Optical tweezer manipulation of single atoms
Atoms can be captured and guided by light through optical dipole interactions. However, applying this method to guide many atoms simultaneously and independently has remained difficult due to the low inertia of atoms. Recently, a KAIST research team has reported their successful demonstration of moving 42 rubidium atoms along arbitrary paths, using dynamic holographic optical tweezers. This enables for many single-atom-level machinery examples previously recognized as impossible, including (i) bottom-up design of arbitrary atom lattices, (ii) deterministic atom loading, (iii) atom sorting, and even (iv) single-atom-level machinery, to list a few.
Optical tweezer, or the single-beam gradient force trap, is a scientific instrument used to hold or move microscopic particles. After the first demonstration by Ashkin in 1970, this instrument led not only to the invention of laser cooling and trapping of neutral atoms, but also to the huge impact on the study of biological systems at the level of single molecules. One important example characterized thus are molecular motors. Among the many applications arising from the implementation of optical tweezers are (i) cell sorting and, more recently, (ii) particle sorting, both of which are performed with dynamic rearrangements of optical tweezers to achieve otherwise unnatural spatial configurations of these species. However, it has been known that such arrangements are not easily achievable for microscopic objects like atoms due to their small inertia. When optical tweezers are dynamically changed, their interference causes a certain amount of intensity flickering between frames; as a result, atoms even with a little kinetic energy as low as Doppler energy easily escape the optical trap.
In a recent issue of Nature Communications published in October 31, 2016, a team led by Prof. Jaewook Ahn of the Department of Physics at KAIST, reported optical rearrangements of single atoms are also possible as freely as those of macroscopic particles. By using a two-dimensional liquid-crystal array, updated with intensity-flicker-free optical array solutions, single-atom-level dynamic holographic optical tweezers (atom-DHOTs) demonstrated a full range of motion, useful in simultaneous and individual control of constituent atoms. In the experiment, cold rubidium atoms cooled in a magneto-optical trap were captured by a set of optical tweezers (far-off resonant optical dipole-traps); the positions of the optical tweezers, captured atoms were adjusted by the liquid-crystal array to simultaneously drag the atoms to the positions of a target configuration. The experimental demonstrations include rotation, translation, and path-following of a set of atoms, simultaneously and independently. Words such as “KAIST” and “ATOM” were able to be formed by the rearrangement of single atoms from their initial random locations.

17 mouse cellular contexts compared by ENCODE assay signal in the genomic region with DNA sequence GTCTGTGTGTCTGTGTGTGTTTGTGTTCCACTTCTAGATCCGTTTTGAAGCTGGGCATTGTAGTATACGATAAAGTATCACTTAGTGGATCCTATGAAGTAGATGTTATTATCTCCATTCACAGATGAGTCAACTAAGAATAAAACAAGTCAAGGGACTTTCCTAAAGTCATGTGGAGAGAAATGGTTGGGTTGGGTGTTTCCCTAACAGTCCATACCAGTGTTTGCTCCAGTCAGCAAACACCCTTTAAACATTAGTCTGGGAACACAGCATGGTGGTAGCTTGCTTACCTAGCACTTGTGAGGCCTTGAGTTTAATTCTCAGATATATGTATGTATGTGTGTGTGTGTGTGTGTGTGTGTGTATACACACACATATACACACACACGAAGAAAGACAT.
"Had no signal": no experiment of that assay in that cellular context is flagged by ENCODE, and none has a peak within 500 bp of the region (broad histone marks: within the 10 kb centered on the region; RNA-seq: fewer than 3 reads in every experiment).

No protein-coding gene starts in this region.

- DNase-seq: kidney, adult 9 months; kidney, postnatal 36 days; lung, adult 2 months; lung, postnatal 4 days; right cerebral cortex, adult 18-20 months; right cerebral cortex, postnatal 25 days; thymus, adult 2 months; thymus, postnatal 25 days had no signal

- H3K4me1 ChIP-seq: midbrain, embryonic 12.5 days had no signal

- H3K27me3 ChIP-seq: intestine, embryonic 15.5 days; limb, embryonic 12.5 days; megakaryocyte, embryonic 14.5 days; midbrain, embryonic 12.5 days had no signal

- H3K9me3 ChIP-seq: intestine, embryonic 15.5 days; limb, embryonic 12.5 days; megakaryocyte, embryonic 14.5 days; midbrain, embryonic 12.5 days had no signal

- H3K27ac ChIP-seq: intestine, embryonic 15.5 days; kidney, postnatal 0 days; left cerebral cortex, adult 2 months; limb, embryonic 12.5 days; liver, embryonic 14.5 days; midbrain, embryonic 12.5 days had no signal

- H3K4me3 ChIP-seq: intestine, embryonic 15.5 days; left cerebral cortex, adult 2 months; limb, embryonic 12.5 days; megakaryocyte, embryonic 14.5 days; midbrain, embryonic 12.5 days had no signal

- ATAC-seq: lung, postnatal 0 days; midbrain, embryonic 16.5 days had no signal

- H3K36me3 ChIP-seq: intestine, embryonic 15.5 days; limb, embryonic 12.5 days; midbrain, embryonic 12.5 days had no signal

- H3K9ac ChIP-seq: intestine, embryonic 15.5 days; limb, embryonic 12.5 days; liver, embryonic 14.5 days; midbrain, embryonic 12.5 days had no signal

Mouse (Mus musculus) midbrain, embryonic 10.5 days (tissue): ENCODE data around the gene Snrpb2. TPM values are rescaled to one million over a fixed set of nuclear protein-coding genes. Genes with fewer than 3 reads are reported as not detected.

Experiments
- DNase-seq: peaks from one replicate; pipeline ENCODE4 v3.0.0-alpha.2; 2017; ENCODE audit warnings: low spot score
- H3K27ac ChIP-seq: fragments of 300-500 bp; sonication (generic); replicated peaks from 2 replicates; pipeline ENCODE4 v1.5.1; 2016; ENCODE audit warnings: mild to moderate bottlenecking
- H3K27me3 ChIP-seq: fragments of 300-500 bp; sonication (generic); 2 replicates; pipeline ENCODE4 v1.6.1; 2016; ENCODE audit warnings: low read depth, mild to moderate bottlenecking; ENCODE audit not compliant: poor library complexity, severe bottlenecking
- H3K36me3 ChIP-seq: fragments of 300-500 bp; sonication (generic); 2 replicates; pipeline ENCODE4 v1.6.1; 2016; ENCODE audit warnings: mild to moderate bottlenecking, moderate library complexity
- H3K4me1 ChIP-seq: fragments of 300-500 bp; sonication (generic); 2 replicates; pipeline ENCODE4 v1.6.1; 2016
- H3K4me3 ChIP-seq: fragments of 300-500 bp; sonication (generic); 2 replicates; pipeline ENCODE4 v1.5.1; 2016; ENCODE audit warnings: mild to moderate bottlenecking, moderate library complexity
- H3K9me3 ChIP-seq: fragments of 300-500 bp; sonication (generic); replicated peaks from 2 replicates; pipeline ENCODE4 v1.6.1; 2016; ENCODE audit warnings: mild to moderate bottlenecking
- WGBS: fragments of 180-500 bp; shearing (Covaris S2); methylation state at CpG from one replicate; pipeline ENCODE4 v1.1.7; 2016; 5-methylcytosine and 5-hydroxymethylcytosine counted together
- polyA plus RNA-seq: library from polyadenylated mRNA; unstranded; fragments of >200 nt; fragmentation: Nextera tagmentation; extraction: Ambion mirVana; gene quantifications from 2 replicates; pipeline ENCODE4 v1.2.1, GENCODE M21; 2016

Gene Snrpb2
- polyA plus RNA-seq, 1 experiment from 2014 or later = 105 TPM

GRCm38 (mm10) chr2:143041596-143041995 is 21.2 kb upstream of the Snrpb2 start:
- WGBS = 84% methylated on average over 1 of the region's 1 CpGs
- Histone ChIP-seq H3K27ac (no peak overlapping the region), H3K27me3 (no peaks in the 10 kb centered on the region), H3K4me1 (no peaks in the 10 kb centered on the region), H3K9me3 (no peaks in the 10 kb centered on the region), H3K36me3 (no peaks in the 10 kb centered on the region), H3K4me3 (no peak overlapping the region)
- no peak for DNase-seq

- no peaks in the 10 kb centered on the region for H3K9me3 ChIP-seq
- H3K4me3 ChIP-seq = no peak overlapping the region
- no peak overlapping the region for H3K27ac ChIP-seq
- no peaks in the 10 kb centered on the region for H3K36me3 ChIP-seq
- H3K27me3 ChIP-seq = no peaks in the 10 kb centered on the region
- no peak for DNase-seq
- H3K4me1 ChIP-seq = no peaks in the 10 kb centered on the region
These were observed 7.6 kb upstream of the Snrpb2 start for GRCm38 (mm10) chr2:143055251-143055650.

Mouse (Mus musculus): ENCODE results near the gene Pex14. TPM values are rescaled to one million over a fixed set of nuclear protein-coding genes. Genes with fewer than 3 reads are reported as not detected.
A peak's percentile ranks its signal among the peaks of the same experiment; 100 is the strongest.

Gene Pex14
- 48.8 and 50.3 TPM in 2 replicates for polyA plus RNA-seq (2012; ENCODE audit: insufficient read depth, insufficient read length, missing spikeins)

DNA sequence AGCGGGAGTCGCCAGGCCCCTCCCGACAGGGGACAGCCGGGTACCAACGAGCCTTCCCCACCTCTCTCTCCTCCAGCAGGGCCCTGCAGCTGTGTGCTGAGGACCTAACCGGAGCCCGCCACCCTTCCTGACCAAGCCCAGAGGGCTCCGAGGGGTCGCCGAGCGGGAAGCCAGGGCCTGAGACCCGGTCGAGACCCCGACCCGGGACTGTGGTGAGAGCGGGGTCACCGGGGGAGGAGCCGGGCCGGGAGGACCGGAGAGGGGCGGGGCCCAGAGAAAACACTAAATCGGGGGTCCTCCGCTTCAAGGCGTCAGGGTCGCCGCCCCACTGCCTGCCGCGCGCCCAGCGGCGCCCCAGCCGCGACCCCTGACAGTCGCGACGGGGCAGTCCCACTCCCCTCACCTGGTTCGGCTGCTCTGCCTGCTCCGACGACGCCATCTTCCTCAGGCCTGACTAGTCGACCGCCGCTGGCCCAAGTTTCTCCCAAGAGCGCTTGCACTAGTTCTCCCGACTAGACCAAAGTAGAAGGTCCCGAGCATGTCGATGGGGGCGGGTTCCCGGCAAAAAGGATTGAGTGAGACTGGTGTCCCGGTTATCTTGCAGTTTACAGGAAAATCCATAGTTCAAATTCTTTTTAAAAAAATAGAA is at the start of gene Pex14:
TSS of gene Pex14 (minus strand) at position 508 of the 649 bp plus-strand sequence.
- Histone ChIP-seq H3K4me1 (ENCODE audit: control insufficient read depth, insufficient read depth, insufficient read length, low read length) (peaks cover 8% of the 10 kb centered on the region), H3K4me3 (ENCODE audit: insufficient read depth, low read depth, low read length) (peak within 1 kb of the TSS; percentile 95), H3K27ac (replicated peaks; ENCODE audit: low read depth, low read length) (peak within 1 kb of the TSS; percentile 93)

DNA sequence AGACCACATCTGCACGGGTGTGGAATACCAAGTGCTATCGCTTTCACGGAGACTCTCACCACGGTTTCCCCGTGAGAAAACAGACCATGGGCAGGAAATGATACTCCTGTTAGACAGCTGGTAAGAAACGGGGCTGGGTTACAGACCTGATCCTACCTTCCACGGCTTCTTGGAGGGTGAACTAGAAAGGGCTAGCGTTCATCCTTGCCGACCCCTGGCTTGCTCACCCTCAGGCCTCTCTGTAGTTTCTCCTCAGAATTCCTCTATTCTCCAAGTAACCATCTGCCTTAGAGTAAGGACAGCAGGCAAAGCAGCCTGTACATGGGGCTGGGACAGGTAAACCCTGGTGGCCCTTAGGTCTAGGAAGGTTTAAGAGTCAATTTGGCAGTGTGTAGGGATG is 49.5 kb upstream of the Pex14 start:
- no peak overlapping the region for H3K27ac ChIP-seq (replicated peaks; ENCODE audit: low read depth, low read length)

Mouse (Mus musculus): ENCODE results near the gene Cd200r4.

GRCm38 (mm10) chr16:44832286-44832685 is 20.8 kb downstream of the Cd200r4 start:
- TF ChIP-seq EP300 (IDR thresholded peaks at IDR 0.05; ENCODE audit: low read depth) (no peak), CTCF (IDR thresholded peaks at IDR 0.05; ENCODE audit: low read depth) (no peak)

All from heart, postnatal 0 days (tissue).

The science of physics behind this simultaneous and independent transport of individual atoms is the capability of holographic optical tweezers to sustain the trapped atoms while the hologram is being actively updated, by minimizing the intensity flickering of individual optical dipole traps. Solutions for flicker-reduced hologram updates are devised either using an analytic design, superposition, or adaptive algorithm. Considering the fact that the temperature of a single atom is as low as about 120 K in a deep 1.4 mK trap, an intensity flickering that is smaller than 5% allows the atom to remain in the trap over 99.9% in each hologram frame update. Therefore, the single-atom rearrangements with a high success rate over 99% are accomplished with distances of up to a 10 m translation.
The primary advantage of using atom-DHOTs is the bottom-up design of atom lattices. Not only does this method enable for previously impossible lattice configurations, but also provides an example in atom lattice formation replaces a probabilistically-loaded high-entropy configuration, initially formed as such due to the pairwise collisional loss of atoms in an optical tweezer, to a completely-filled zero-entropy configuration. By combining these two features, deterministic loading of atoms in an arbitrary array configuration with unit occupancy has become possible. Since creating scalable and highly controllable quantum systems is an essential cornerstone for quantum computing, quantum simulation, and quantum many-body physics, this bottom-up approach to form single-atom networks is hoped to be useful in those quantum technologies.
This study was published online in Nature Communications (October, 2016).Hyosub Kim, Woojun Lee, Han-gyeol Lee, Hanlae Jo, Yunheung Song, and Jaewook Ahn, “In situ single-atom array synthesis using dynamic holographic optical tweezers,” Nature Communications 7, 13317 (2016).
DOI: 10.1038/ncomms13317paper link: http://www.nature.com/articles/ncomms13317
* Lab information
Jaewook Ahn, Ultrafast Quantum Optics Laboratory, Department of Physics, KAIST